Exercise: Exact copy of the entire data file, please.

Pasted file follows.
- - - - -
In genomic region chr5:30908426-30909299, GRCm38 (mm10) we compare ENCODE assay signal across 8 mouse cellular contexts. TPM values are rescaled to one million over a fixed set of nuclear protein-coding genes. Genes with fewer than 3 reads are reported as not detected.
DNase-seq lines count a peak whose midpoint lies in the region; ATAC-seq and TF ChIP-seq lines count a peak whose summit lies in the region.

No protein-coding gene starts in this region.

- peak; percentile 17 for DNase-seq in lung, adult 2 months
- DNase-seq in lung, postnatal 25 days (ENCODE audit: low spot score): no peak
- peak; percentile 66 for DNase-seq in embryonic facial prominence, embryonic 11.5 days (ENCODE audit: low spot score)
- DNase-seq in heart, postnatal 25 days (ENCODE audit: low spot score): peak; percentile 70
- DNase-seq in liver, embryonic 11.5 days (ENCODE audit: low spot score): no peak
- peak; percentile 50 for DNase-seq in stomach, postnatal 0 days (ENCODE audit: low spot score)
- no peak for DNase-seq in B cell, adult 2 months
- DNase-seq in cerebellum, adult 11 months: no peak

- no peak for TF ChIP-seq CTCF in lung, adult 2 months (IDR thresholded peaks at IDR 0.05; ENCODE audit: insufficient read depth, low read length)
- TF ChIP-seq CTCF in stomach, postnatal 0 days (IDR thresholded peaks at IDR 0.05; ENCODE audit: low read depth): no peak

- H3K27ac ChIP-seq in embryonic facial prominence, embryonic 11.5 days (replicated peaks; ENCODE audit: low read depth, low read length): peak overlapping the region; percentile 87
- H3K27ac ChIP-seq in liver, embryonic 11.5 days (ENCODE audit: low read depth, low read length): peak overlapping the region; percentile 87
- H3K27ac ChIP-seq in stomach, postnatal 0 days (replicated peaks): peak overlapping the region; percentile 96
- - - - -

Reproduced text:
In genomic region chr5:30908426-30909299, GRCm38 (mm10) we compare ENCODE assay signal across 8 mouse cellular contexts. TPM values are rescaled to one million over a fixed set of nuclear protein-coding genes. Genes with fewer than 3 reads are reported as not detected.
DNase-seq lines count a peak whose midpoint lies in the region; ATAC-seq and TF ChIP-seq lines count a peak whose summit lies in the region.

No protein-coding gene starts in this region.

- peak; percentile 17 for DNase-seq in lung, adult 2 months
- DNase-seq in lung, postnatal 25 days (ENCODE audit: low spot score): no peak
- peak; percentile 66 for DNase-seq in embryonic facial prominence, embryonic 11.5 days (ENCODE audit: low spot score)
- DNase-seq in heart, postnatal 25 days (ENCODE audit: low spot score): peak; percentile 70
- DNase-seq in liver, embryonic 11.5 days (ENCODE audit: low spot score): no peak
- peak; percentile 50 for DNase-seq in stomach, postnatal 0 days (ENCODE audit: low spot score)
- no peak for DNase-seq in B cell, adult 2 months
- DNase-seq in cerebellum, adult 11 months: no peak

- no peak for TF ChIP-seq CTCF in lung, adult 2 months (IDR thresholded peaks at IDR 0.05; ENCODE audit: insufficient read depth, low read length)
- TF ChIP-seq CTCF in stomach, postnatal 0 days (IDR thresholded peaks at IDR 0.05; ENCODE audit: low read depth): no peak

- H3K27ac ChIP-seq in embryonic facial prominence, embryonic 11.5 days (replicated peaks; ENCODE audit: low read depth, low read length): peak overlapping the region; percentile 87
- H3K27ac ChIP-seq in liver, embryonic 11.5 days (ENCODE audit: low read depth, low read length): peak overlapping the region; percentile 87
- H3K27ac ChIP-seq in stomach, postnatal 0 days (replicated peaks): peak overlapping the region; percentile 96